As Nashville-based Chattanooga Times Free Press reporter Andy Sher shared with readers Monday, Tennessee's state legislators get back to work Tuesday.

Well, I guess they show back up to work; how much work they actually do will be debated for a while.

Still, the gavel drops Tuesday, and there is not a shortage of issues to address.

Sher noted there seems to be three big categories — and one very large number — that will be familiar talking points in our state in 2022.

First, with the number. According to House Speaker Cameron Sexton, R-Crossville, there is an obscenely large budget surplus looming for Tennessee (thanks, robust sales tax collections). Like more than $1 billion-surplus, and that's just through the first half of the budget cycle.

That is good news. You can expect legislators to circle around that windfall like hyenas on a water buffalo carcass. Here's hoping our local lawmakers are successful in fighting for every extra Benjamin they can bring home for projects of immediate and for-one-time need.

Of the three other main topics, well, there will be a lot of noise and no meaningful movement on one, a lot of noise with anyone's guess possible on outcomes on another issue, and one issue that will likely generate the least amount of noise and may be as important as any.

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The first of the three is the redistricting hullabaloo on the political horizon soon.

Yes, redistricting will get a 55-gallon drum of ink, and consume more videotape than the first draft of "Titantic," but no matter how the lines are drawn in Tennessee, every time you reach into the Volunteer State's political Crayola carton, you will come out with some shade of red.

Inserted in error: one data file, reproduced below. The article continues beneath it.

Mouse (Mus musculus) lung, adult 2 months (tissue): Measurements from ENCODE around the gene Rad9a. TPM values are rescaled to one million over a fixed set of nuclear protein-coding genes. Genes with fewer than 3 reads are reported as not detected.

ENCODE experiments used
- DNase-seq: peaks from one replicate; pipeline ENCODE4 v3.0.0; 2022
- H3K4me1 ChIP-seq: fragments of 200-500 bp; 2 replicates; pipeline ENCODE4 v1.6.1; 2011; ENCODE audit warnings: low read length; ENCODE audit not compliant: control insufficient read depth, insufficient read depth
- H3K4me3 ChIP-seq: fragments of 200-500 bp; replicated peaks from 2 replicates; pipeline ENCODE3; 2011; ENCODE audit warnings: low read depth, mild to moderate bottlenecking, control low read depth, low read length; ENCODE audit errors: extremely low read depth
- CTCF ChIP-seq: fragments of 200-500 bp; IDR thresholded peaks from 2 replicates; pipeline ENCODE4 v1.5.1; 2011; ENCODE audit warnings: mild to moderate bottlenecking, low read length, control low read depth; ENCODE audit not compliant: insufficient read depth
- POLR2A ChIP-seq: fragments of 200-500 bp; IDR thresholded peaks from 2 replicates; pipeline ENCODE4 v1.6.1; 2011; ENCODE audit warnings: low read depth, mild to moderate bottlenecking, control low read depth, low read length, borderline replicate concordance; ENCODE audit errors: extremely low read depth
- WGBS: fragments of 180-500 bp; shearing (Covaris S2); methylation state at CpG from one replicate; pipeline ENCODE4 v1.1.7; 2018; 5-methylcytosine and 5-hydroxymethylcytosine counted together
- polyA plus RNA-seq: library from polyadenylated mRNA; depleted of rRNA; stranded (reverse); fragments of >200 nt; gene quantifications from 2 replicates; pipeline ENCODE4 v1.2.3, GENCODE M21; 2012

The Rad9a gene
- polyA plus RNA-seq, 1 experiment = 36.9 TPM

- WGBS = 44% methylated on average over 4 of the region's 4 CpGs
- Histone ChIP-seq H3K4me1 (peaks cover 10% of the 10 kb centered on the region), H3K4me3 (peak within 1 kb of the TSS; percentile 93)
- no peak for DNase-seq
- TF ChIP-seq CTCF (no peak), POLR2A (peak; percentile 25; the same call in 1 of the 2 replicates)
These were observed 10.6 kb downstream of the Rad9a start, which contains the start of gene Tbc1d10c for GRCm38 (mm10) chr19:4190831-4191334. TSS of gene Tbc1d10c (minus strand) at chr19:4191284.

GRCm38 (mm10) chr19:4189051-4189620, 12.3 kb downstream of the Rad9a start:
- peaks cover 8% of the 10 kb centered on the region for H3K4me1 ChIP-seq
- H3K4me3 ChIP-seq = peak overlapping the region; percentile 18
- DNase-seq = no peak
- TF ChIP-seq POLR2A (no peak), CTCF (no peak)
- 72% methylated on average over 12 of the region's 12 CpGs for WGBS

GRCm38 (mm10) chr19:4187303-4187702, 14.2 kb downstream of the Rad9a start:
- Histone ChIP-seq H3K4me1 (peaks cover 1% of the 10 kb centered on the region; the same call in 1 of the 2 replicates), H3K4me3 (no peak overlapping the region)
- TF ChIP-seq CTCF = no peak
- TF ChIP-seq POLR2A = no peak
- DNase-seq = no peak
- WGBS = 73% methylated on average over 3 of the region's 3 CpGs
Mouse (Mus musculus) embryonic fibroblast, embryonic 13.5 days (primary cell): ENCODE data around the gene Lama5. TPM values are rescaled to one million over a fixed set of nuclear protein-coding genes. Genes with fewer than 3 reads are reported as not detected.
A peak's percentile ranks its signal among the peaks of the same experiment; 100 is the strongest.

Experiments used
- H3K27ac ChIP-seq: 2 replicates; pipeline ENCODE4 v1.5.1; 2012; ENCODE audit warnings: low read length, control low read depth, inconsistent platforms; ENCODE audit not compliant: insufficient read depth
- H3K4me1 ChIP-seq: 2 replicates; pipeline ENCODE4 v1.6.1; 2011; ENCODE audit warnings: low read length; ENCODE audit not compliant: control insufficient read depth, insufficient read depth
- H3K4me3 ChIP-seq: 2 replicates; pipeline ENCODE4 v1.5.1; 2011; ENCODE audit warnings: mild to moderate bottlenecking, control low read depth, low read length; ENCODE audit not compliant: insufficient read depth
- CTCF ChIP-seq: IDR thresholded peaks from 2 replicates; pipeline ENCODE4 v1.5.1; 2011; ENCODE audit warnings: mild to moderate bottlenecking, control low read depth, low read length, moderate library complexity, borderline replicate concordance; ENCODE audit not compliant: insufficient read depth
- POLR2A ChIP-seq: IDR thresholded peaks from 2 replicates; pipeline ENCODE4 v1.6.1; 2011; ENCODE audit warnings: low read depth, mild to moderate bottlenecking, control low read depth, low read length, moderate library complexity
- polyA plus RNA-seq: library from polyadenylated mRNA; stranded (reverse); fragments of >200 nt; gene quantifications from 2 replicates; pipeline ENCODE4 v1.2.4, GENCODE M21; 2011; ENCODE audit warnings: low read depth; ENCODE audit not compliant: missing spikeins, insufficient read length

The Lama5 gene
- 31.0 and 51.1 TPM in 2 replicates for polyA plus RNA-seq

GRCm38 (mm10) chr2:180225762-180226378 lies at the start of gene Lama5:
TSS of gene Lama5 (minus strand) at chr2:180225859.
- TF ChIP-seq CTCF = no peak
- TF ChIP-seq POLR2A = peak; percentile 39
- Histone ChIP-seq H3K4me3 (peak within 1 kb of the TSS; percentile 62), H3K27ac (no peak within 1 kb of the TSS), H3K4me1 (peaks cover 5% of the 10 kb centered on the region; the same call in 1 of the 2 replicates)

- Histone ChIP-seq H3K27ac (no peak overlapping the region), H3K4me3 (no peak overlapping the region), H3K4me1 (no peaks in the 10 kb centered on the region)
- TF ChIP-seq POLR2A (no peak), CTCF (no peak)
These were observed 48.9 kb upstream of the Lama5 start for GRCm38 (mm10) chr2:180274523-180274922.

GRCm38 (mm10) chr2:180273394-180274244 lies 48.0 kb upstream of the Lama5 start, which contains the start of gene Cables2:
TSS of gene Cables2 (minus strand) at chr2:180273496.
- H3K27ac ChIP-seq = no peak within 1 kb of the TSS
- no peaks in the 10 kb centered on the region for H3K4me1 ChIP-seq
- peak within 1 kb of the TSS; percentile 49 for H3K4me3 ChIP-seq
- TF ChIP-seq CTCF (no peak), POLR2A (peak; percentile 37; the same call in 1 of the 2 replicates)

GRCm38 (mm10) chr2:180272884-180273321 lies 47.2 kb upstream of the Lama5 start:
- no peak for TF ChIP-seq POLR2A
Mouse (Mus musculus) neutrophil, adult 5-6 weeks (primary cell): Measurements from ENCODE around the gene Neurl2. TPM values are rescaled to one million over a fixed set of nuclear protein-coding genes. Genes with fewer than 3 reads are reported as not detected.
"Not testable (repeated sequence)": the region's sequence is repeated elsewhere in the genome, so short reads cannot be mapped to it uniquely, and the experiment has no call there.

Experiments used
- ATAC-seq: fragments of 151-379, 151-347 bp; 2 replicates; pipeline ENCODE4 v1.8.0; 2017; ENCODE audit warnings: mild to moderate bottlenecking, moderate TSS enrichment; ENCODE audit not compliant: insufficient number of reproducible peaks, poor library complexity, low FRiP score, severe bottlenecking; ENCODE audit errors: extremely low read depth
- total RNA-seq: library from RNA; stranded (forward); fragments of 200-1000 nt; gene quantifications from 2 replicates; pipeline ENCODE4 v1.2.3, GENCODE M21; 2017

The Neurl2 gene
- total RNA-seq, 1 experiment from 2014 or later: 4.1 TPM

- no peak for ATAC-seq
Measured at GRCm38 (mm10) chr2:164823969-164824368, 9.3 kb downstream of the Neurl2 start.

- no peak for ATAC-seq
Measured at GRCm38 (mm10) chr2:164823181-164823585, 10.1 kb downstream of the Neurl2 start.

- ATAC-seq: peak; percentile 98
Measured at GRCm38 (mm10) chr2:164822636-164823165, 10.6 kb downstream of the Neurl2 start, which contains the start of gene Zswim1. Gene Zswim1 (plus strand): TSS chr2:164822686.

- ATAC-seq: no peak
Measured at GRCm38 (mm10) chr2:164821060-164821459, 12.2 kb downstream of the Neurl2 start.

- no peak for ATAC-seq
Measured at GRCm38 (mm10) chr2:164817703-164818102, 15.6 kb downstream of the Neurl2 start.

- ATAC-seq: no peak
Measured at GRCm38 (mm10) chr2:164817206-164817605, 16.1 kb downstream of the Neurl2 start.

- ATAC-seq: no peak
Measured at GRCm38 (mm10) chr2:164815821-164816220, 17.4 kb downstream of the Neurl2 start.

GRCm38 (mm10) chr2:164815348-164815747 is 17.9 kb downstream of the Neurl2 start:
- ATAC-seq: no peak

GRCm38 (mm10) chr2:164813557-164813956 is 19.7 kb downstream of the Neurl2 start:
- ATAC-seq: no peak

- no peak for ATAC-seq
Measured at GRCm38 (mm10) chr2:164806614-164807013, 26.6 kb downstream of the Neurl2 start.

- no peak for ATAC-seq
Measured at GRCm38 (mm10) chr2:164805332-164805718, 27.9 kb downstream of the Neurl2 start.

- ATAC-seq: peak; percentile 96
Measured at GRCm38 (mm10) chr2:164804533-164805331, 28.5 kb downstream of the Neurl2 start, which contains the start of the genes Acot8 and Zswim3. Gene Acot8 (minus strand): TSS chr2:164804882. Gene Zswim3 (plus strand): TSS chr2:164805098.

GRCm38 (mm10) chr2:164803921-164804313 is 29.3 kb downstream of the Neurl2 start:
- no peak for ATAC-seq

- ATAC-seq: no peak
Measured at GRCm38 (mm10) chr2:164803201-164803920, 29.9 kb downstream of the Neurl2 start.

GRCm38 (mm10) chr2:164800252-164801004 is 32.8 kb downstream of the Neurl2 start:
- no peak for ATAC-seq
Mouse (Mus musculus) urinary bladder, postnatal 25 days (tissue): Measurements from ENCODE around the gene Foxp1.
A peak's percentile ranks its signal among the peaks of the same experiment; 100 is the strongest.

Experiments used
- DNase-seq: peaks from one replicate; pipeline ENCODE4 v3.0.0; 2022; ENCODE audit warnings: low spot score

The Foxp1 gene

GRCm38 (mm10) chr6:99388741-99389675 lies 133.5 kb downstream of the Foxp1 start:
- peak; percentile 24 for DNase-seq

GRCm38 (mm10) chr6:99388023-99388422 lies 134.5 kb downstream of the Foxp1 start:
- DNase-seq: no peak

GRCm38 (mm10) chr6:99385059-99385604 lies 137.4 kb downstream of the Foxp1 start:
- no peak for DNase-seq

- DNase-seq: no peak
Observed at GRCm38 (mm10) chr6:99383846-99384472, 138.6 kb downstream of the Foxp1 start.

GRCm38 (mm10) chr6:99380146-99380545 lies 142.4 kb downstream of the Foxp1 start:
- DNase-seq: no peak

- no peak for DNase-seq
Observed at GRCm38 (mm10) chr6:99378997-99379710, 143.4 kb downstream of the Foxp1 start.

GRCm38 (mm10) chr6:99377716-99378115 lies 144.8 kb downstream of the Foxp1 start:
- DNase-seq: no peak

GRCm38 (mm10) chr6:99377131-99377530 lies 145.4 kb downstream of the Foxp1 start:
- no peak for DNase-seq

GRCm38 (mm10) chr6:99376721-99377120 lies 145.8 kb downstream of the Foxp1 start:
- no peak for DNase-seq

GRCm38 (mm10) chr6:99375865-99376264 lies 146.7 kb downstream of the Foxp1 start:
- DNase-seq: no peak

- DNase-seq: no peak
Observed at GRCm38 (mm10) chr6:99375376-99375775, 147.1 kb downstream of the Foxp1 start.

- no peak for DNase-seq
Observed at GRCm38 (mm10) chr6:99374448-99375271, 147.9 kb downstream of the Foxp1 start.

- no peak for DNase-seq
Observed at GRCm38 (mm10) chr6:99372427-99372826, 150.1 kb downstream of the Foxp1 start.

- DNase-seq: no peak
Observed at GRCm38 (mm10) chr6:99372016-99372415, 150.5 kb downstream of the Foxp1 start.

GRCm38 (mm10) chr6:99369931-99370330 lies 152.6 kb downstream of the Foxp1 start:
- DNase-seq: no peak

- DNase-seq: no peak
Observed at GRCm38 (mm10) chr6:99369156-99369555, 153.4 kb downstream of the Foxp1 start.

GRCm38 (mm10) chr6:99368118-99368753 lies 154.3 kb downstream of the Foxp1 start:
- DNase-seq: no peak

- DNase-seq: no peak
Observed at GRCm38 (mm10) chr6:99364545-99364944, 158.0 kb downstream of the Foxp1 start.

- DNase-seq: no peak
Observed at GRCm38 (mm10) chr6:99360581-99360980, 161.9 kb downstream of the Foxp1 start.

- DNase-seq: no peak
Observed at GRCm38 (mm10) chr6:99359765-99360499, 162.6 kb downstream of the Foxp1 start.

Heck, AOC, Al Sharpton and Joe Biden himself could come to Nashville and demand to hold the Sharpie on redistricting and the only thing blue in this state will still be Elvis' suede shoes.

The issue with the most unknowable outcome that also affects a majority of people will be the school funding debates that Republican Gov. Bill Lee is eager to have.

The uneasiness of local officials about the uncertainty of the future direction of how the state pays for K-12 education should set off red flares in all of us with school-age children, as well as employers and even those who do not have children — or grandchildren — in the school system.

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The quality of public schools — or the lack of quality, as the case may be — affects everyone and everything in a community. Pay attention to what happens in our public school funding discussions because those debates could influence what you do in the voting booth later this year.

Finally, discussions about sentencing and bail may not generate head-turning headlines like the causes of redistricting, school vouchers or charter schools, but the issue of transparency in sentencing and fair policies for bail are worthy.

Sure, there will be the sound bite stealers bemoaning the political sensationalism, the public schools and people's safety, so it may feel like business as usual in Nashville.

But there is some unusually important business on the agenda this year, and that business starts Tuesday.

Contact Jay Greeson at

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Jay Greeson